It’s back to Ohio for NKP 765
Trains Magazine | Kevin Keefe, March 7, 2019
Is this the most promising year yet for restored mainline steam locomotives? You could make a good case. Obviously the revival of Union Pacific 4-8-8-4 No. 4014 is 2019’s big deal, a prospect that, given the Big Boy’s long legend, will be impossible to eclipse.
But there is also exciting work going on in shops other than Cheyenne: Santa Fe 4-8-4 No. 2926 in Albuquerque; C&O 2-6-6-2 No. 1309 in Ridgeley, W.Va.; NC&StL 4-8-4 No. 576 in Nashville; C&O 2-8-4 No. 2716 in Ravenna, Ky.; Reading 4-8-4 No. 2100 in Cleveland . . . the list goes on.
Meanwhile, from Portland to Owosso to Chattanooga, a number of other operators of large engines already have the right to crow, “C’mon in, the water’s fine!”
Of all of those groups, the Fort Wayne Railroad Historical Society (FWRHS) might have the strongest bragging rights. Their announcement that they’ve once again agreed to run Nickel Plate 2-8-4 No. 765 this September on Ohio’s Cuyahoga Valley Scenic Railway (CVSR) is welcome news, and hardly a surprise when you consider all the things FWRHS has accomplished.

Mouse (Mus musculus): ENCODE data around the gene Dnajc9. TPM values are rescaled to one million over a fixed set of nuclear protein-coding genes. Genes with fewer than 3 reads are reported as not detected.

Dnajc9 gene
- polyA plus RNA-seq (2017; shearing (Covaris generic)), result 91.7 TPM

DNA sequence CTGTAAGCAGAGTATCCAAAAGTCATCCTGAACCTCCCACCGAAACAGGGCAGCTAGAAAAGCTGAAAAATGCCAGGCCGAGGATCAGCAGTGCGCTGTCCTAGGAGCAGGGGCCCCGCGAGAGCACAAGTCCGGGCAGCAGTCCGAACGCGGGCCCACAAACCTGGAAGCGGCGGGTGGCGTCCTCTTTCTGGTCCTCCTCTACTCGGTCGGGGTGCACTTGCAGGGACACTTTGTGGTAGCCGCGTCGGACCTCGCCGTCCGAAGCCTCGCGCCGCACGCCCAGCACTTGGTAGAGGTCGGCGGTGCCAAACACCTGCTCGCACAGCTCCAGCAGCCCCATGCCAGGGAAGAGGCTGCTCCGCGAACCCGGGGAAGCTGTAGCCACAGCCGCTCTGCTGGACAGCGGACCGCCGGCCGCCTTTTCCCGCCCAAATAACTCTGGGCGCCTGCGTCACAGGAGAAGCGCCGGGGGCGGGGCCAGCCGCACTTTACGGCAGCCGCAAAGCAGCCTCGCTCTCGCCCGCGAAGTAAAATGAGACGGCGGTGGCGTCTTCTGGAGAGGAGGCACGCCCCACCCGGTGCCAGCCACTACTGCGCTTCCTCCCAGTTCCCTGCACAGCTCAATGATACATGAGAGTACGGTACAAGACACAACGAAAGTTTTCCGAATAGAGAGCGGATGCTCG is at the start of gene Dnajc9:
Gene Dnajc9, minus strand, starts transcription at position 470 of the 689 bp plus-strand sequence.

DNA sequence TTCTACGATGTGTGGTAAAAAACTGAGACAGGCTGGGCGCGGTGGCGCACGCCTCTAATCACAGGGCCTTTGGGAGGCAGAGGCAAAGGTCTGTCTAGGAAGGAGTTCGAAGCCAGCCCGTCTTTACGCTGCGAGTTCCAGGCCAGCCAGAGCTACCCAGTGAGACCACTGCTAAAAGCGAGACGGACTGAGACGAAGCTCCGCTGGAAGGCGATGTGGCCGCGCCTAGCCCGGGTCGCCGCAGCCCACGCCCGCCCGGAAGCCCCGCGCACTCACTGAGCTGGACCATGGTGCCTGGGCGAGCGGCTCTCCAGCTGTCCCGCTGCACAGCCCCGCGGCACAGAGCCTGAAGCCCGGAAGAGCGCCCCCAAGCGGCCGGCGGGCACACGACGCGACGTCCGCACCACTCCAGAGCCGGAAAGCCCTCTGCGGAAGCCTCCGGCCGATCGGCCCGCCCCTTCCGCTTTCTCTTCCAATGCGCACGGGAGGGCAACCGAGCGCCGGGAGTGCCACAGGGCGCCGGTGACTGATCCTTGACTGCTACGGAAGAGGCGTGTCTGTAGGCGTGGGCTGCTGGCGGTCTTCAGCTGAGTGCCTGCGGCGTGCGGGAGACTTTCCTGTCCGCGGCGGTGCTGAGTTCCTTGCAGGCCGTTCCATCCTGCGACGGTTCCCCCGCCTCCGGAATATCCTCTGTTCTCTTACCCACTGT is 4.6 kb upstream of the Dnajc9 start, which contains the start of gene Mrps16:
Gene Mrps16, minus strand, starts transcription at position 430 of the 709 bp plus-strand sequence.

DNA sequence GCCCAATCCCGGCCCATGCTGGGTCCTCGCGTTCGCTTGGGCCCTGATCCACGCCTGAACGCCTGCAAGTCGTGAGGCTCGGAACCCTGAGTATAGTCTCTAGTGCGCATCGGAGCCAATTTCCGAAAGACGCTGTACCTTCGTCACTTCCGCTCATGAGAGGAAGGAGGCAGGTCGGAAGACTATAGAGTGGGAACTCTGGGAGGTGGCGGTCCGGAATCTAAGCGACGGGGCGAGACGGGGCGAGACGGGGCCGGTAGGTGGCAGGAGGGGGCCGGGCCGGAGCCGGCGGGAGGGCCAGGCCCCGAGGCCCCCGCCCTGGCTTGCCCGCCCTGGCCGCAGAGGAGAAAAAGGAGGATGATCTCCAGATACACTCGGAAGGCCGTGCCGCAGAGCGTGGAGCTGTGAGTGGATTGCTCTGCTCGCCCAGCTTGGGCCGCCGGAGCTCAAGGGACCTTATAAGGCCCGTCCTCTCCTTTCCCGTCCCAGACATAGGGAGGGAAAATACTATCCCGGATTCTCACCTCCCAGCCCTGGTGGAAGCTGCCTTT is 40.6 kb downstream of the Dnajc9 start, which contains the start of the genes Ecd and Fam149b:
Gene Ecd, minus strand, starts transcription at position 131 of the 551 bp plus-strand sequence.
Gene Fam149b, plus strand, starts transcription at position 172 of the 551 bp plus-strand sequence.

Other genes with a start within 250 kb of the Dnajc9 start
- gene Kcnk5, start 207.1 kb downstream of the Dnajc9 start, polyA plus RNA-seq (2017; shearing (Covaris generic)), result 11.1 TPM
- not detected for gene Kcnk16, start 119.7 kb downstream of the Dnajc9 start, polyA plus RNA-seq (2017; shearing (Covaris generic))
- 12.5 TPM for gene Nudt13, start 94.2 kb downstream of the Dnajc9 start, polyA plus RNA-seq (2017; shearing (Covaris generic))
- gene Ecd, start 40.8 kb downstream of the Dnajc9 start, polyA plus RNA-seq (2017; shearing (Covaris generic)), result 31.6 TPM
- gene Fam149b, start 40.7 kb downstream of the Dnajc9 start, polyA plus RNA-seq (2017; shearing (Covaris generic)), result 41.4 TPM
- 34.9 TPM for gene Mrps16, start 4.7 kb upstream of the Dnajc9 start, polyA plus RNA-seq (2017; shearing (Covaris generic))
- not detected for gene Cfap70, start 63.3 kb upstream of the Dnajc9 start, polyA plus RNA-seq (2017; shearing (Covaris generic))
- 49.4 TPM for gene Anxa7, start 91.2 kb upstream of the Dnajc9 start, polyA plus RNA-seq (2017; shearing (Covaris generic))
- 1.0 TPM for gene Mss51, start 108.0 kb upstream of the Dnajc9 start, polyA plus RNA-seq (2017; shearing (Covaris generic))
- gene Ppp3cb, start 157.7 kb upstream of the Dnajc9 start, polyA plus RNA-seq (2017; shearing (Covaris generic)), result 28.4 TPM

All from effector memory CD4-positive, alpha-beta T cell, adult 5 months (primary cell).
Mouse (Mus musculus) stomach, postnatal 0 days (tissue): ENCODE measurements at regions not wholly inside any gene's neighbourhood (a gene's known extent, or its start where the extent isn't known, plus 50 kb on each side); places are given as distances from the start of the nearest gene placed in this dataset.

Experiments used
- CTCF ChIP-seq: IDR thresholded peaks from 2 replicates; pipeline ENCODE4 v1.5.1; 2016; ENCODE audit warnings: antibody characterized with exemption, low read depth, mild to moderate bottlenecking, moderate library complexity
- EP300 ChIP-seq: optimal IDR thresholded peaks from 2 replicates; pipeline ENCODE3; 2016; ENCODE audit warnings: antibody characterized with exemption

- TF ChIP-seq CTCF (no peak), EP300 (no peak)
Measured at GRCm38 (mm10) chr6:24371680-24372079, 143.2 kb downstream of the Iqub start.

The operation of 765 has become so predictable, so reliable in recent years that it seems routine. But there’s nothing routine about keeping this 75-year-old machine in operation, sometimes even in a high-speed mainline setting, as the Berkshire showed on recent forays to Metra in Chicago. The Fort Wayne crew has been at this game since 765 returned to steam in 1979 — a 40-year record of nearly uninterrupted service.
The engine won’t be making it back to Chicago this year, but that’s fine with the crew. The Cuyahoga Valley is a great place to see the 765 in action. FWRHS Vice President Kelly Lynch calls it “an ideal marriage.”
“For us, the CVSR offers a great venue, a variety of scenery and towns, a major population base to draw from, and a great consist and dedicated volunteers and employees that already run trains the other 11 months of the year,” Lynch explains. “And we’re able to rotate our volunteers through the cab, get our crew more firing and running time, and treat donors, visitors, and VIPs to the engine in a way that would be very difficult anywhere else.”…
Read the full article at trains.com